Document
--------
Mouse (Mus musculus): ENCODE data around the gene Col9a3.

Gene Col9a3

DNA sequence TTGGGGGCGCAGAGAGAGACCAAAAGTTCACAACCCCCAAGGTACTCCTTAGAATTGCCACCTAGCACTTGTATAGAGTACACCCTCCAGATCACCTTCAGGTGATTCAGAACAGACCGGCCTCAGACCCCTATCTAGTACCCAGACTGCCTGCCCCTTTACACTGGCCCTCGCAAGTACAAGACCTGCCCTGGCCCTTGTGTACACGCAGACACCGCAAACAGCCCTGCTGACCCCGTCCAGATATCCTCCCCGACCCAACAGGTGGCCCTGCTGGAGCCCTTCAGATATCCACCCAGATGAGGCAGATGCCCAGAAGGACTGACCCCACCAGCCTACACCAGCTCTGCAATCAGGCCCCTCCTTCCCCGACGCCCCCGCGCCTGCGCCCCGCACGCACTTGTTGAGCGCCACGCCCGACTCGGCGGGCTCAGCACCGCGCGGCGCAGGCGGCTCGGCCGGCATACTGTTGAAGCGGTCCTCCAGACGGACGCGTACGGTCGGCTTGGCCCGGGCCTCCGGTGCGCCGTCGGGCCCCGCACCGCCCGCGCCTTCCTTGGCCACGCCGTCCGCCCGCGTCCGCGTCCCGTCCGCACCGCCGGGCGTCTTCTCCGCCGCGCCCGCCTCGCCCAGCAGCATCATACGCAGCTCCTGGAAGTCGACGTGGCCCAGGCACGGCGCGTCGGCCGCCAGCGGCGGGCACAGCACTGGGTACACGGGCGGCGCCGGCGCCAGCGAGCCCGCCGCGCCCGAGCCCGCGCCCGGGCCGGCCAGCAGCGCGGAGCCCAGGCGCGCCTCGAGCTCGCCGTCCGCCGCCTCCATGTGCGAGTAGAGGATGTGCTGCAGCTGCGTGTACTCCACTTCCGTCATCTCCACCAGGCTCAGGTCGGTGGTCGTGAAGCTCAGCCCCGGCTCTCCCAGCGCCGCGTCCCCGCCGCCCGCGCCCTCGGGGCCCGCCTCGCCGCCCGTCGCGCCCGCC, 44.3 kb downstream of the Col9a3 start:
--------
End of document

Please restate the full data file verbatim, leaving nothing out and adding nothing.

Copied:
Mouse (Mus musculus): ENCODE data around the gene Col9a3.

Gene Col9a3

DNA sequence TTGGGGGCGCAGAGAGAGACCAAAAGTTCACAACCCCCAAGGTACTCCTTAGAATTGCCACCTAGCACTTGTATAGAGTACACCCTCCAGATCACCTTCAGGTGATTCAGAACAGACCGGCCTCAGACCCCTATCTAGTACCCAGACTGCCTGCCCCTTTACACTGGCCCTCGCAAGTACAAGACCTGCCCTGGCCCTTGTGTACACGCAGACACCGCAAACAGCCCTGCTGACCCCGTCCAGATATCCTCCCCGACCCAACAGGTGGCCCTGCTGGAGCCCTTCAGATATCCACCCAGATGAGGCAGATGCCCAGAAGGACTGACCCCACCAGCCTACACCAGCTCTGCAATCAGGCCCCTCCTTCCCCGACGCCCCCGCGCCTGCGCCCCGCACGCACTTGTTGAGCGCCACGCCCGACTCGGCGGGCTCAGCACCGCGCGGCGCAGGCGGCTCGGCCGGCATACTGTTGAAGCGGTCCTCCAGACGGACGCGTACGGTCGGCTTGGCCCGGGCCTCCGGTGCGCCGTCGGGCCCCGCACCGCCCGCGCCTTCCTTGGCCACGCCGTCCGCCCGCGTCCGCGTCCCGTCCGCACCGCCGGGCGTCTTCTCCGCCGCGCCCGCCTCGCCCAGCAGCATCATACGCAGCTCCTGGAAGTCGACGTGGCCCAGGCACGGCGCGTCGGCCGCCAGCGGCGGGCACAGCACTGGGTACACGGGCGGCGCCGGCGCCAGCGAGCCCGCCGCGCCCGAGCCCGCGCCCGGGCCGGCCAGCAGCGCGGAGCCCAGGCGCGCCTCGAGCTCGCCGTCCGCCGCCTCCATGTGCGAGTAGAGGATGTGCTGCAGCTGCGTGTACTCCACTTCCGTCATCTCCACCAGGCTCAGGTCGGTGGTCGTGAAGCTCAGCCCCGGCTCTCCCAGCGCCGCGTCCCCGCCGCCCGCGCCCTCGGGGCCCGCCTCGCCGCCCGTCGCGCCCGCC, 44.3 kb downstream of the Col9a3 start: